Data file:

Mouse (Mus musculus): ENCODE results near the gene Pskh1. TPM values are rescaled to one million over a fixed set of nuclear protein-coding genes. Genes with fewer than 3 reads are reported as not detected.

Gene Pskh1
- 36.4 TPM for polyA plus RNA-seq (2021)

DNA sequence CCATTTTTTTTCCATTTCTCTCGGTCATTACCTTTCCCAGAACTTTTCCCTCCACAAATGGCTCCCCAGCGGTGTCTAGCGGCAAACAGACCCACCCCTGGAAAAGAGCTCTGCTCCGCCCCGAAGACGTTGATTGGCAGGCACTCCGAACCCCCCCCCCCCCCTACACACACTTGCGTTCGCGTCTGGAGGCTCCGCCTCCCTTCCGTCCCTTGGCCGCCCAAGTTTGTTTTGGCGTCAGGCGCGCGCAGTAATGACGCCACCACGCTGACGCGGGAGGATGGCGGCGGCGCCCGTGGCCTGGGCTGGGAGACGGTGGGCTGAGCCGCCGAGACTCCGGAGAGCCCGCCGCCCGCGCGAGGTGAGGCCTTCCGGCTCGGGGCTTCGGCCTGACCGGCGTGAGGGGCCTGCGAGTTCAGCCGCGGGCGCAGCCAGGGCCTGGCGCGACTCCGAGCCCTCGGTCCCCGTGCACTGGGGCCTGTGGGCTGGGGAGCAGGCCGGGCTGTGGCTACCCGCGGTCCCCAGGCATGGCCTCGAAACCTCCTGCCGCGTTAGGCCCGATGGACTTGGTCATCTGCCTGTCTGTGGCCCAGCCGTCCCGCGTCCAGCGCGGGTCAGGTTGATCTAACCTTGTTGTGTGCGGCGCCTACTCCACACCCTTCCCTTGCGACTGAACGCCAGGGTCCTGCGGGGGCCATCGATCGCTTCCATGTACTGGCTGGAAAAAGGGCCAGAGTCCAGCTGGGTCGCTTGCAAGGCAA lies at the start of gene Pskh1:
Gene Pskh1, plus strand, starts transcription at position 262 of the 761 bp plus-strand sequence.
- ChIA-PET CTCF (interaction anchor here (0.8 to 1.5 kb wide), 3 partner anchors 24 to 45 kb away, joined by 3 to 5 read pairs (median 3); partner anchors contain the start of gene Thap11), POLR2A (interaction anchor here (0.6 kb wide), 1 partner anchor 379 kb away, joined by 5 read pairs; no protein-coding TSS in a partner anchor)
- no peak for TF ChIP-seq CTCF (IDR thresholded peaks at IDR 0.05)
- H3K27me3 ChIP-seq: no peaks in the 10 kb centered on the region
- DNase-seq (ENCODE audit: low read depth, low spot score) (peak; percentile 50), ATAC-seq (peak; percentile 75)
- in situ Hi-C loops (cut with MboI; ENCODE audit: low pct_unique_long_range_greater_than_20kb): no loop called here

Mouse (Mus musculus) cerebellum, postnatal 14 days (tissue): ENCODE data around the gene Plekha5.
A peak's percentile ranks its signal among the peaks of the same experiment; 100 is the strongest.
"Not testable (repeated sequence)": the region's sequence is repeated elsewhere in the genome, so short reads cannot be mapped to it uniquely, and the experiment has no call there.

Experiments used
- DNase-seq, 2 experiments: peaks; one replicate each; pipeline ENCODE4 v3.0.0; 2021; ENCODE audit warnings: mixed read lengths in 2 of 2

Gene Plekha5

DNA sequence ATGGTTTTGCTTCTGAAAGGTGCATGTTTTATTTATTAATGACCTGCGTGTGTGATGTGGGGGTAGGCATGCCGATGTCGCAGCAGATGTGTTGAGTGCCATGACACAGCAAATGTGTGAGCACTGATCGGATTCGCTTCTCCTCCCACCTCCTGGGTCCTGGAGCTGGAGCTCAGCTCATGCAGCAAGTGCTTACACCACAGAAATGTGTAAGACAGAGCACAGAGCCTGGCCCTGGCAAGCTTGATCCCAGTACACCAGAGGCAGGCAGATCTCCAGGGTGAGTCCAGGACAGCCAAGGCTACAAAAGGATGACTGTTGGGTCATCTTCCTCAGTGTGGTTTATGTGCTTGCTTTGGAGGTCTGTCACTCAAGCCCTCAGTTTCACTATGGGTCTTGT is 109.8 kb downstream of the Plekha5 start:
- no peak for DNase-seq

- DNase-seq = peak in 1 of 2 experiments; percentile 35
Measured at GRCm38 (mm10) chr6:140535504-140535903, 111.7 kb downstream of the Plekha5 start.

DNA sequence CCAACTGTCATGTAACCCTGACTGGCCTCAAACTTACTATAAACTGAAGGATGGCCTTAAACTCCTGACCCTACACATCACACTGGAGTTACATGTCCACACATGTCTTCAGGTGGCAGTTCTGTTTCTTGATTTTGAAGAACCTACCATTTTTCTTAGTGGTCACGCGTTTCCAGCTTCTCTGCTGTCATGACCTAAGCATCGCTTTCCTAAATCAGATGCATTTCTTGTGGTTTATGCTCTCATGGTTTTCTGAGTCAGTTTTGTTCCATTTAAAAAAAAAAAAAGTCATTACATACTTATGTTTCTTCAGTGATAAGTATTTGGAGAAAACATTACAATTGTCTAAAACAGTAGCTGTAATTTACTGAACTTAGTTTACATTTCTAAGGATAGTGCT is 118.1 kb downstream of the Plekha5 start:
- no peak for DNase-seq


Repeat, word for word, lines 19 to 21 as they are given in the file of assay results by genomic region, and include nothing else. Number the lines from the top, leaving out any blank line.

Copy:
- DNase-seq = peak in 1 of 2 experiments; percentile 35
Measured at GRCm38 (mm10) chr6:140535504-140535903, 111.7 kb downstream of the Plekha5 start.

DNA sequence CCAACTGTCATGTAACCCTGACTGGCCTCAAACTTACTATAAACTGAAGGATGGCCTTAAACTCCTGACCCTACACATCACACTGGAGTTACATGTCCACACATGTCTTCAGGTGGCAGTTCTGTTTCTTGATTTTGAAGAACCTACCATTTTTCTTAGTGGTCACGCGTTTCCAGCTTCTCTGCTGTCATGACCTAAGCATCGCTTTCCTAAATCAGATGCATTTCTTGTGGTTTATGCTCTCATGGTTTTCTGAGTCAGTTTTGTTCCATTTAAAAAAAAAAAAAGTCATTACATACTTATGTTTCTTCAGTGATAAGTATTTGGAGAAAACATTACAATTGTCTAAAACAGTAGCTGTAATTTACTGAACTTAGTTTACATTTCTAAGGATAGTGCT is 118.1 kb downstream of the Plekha5 start: